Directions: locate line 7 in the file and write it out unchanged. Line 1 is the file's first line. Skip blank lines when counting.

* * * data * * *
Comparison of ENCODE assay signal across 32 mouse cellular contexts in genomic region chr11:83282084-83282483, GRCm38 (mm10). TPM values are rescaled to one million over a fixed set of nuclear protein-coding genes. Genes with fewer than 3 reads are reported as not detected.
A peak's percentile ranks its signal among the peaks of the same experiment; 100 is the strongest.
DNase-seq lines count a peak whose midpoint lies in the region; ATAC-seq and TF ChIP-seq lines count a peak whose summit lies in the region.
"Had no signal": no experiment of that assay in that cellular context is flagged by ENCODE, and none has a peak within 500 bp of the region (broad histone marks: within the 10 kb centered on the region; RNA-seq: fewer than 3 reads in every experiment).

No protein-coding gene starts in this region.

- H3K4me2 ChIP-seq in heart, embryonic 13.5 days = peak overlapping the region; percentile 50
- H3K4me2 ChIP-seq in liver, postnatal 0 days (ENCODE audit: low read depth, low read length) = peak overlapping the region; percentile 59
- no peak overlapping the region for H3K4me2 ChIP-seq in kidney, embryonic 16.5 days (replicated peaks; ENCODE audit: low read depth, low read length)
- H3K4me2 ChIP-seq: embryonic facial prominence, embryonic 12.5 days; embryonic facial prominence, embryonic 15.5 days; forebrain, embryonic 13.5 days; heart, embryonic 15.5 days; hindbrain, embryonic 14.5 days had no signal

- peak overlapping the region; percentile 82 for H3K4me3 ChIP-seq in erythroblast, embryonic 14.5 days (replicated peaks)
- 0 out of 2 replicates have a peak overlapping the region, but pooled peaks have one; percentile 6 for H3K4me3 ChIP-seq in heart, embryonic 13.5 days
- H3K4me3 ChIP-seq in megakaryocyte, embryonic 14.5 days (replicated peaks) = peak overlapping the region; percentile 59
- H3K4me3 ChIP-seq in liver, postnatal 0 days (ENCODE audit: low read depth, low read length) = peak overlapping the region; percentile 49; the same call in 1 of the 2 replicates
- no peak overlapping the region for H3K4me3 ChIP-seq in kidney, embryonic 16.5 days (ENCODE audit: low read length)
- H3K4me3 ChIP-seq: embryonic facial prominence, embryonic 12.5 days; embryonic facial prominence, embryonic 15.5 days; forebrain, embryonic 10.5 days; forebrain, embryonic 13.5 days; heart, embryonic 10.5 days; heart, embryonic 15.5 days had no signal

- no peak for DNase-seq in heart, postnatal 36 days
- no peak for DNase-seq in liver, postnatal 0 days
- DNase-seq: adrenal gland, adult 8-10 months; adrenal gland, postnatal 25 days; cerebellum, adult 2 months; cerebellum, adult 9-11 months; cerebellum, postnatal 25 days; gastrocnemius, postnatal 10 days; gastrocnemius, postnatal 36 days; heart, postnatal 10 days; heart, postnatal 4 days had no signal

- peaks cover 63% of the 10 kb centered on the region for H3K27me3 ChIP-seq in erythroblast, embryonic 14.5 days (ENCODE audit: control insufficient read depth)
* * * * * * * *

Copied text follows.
- H3K4me2 ChIP-seq in liver, postnatal 0 days (ENCODE audit: low read depth, low read length) = peak overlapping the region; percentile 59